That’s a simple “what”-level math factoid. Now, the “why”-level: why are we allowed to add two fractions that have the same denominator? Well, one way to say it is that when we write the fraction 4/5, one way to think about that is that we have four of these objects called a fifth. Well, if I have four of these objects called a fifth, and then add three of these same objects, I naturally will have seven of these objects. This is simply the Distributive Law, one of the fundamental laws of mathematics: four of anything, plus three of that same thing, equals seven of that thing!

That’s just a small example. You see, if you think about the “why”-level, that makes it much easier to remember what you have to do in this problem, and in a new problem, it may give you insight about how to proceed. In the Magoosh math lessons, I explain many of these “why”-level points as I cover the material, and if you pay attention to all that, you will develop much more confidence with math.

4) Don’t overuse formulas

A small number of formulas are necessary for success on the Praxis Core Mathematics Test. Students sometimes think that if they know a formula, then they thereby understand everything they need to know for that chunk of math. First of all, to extend the conversation of the previous point, formulas are still at the “what”-level of math, and understanding occurs only at the “why”-level. Another way to say this is as follows: each formula is a useful tool, and under the right circumstances, the right formula could provide enormous time-saving help. The flip side, though, as the psychologist Abraham Maslow said: “. . . it is tempting, if the only tool you have is a hammer, to treat everything as if it were a nail.” Some students, emboldened by the supposed mathematical power a formula appears to give them, decide to apply the formula beyond what is appropriate. Knowing the formula itself is 10%—the other 90% is knowing exactly when to use it and when not to use it!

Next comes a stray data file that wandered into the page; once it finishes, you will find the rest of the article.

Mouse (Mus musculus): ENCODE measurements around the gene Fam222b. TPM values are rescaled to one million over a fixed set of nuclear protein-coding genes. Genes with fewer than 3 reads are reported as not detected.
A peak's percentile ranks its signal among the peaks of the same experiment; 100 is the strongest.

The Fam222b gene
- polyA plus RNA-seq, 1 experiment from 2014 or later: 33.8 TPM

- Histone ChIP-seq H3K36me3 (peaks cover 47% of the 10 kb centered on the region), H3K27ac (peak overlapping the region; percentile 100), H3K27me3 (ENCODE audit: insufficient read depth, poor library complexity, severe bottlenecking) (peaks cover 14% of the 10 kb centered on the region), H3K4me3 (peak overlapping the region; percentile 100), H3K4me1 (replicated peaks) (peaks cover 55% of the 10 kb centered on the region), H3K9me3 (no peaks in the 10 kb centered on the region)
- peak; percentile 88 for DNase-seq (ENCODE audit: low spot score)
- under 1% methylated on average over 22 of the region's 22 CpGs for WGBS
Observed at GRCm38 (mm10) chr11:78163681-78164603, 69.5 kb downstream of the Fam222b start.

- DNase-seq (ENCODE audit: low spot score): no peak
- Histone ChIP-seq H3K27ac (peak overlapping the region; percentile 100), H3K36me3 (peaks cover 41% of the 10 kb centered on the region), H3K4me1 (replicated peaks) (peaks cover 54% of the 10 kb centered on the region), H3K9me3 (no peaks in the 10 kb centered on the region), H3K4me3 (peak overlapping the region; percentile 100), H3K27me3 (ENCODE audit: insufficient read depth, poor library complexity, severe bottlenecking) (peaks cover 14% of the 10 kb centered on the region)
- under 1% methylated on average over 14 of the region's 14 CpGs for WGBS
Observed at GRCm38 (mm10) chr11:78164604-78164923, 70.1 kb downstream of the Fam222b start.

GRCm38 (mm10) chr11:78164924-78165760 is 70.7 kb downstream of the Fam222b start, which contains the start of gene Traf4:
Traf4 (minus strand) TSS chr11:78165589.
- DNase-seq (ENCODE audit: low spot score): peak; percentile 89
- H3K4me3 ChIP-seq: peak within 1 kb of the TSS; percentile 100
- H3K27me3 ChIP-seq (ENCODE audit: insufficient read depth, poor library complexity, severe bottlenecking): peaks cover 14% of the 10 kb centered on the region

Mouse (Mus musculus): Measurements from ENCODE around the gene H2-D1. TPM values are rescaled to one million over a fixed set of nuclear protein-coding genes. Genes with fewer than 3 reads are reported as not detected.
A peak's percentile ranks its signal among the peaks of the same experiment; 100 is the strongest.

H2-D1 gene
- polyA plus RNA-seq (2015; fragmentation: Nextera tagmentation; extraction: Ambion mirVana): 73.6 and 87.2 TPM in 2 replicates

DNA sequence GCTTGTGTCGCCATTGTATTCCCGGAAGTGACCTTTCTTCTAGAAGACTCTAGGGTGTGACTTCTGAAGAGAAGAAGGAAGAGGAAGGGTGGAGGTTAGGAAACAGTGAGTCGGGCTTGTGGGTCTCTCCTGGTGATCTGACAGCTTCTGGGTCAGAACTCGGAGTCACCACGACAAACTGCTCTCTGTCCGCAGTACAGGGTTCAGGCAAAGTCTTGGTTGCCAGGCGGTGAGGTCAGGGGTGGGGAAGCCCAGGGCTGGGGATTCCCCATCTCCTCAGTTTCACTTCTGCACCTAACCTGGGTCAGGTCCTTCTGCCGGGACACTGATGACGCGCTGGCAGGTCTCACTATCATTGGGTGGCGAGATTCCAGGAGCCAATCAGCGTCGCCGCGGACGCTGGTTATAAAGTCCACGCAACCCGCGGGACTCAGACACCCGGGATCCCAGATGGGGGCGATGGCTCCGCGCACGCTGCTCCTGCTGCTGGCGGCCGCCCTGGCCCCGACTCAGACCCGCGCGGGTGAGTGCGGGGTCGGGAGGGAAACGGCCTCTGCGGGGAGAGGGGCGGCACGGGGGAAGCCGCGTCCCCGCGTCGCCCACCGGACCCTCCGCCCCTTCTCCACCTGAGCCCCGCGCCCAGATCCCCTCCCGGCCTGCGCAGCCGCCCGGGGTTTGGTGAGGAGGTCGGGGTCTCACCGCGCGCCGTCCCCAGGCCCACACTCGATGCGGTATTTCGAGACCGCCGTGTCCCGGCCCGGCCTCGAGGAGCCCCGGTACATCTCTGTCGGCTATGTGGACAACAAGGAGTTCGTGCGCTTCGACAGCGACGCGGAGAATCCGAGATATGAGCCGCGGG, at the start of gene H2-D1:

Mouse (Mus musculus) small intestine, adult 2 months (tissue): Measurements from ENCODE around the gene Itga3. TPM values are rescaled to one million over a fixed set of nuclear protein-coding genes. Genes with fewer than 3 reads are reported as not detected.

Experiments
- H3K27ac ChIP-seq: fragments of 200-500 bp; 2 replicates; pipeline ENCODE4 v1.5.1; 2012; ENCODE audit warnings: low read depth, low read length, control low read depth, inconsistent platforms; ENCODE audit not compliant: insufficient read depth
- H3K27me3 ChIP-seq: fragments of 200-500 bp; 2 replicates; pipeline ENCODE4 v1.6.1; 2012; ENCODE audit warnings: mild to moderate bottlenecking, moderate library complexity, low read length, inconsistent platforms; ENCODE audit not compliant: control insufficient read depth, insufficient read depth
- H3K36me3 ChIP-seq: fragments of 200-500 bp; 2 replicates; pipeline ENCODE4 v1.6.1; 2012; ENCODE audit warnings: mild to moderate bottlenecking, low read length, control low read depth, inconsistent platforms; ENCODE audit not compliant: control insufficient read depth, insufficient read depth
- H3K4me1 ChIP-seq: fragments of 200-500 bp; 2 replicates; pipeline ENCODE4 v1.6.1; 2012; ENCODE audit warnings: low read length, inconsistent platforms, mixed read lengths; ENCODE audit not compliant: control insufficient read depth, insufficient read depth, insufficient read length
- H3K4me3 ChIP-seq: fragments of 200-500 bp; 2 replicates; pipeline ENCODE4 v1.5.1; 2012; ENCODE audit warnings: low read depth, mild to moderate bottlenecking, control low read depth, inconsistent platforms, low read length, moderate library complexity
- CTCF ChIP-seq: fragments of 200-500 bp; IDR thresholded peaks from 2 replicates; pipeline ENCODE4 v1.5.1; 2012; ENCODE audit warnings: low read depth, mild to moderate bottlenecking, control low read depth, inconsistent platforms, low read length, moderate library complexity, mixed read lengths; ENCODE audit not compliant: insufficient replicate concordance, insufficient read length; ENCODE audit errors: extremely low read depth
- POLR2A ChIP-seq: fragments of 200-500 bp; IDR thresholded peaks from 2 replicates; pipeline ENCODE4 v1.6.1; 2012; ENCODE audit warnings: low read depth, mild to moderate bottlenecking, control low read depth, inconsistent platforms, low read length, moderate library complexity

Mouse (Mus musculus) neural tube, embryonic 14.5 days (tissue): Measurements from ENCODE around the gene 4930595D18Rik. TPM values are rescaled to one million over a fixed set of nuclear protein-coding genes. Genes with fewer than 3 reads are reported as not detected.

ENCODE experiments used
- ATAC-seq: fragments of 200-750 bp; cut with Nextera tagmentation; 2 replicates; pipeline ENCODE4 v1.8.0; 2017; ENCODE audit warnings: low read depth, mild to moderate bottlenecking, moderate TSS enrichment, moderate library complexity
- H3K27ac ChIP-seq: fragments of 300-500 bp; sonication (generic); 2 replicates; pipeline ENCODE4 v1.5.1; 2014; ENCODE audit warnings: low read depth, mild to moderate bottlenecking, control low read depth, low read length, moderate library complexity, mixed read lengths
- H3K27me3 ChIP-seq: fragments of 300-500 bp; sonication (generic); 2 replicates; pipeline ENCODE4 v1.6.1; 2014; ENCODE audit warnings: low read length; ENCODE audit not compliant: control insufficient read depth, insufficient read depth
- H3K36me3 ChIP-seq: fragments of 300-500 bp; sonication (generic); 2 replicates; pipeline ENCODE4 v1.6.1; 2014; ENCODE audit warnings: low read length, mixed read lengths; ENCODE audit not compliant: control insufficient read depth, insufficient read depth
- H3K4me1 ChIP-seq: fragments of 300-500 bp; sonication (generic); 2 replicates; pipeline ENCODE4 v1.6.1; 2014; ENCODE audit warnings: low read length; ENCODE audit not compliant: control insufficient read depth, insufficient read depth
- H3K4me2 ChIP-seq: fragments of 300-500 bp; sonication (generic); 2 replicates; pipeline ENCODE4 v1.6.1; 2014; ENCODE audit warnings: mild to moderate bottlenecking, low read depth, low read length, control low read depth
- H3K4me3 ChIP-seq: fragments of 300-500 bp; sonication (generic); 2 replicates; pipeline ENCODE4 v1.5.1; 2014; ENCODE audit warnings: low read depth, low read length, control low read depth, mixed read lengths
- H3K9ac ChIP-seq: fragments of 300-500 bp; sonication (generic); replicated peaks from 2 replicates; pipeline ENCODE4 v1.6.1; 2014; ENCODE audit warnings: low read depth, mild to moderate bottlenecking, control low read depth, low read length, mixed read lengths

5) Think like the test writer

Think, for a moment, about the job of the folks who write the Praxis Core tests and other tests. A question that everyone gets right is not a good question, nor is a question that everyone gets wrong: the job of a test, and each question, is to separate those who have the skills from those who don’t. A good math question is one that folks get correct or incorrect for the right reasons: that is, the people who get the question correct do so because they understand the underlying mathematics, whereas the folks who get the question incorrect do not have this understanding.

One way the test writers achieve this is to include typical mistakes: mistake that folks with a superficial understanding of math make, but which those who have deep understandings of math tend to avoid. Folks who struggle with math tend to make a large number of these typical mistakes, so simply by learning to spot the typical mistake patterns, you can improve your performance. Magoosh math lessons cover many of these typical mistakes.


Finally, a sixth tip for free: sign up for Magoosh! We have a large library of math video lessons that cover everything you need to know about Praxis math from square one. We also have over 100 math practice questions, and each question comes with its own video explanation: the immediate feedback of a mini-video-lesson right after each question accelerates learning and helps people arrive at mastery. If a student using Magoosh has a question, he can send in his own question and get personalized help. When it comes to Praxis math, Magoosh has your back!


  • Mike MᶜGarry

    Mike served as a GMAT Expert at Magoosh, helping create hundreds of lesson videos and practice questions to help guide GMAT students to success. He was also featured as “member of the month” for over two years at GMAT Club. Mike holds an A.B. in Physics (graduating magna cum laude) and an M.T.S. in Religions of the World, both from Harvard. Beyond standardized testing, Mike has over 20 years of both private and public high school teaching experience specializing in math and physics. In his free time, Mike likes smashing foosballs into orbit, and despite having no obvious cranial deficiency, he insists on rooting for the NY Mets. Learn more about the GMAT through Mike’s Youtube video explanations and resources like What is a Good GMAT Score? and the GMAT Diagnostic Test.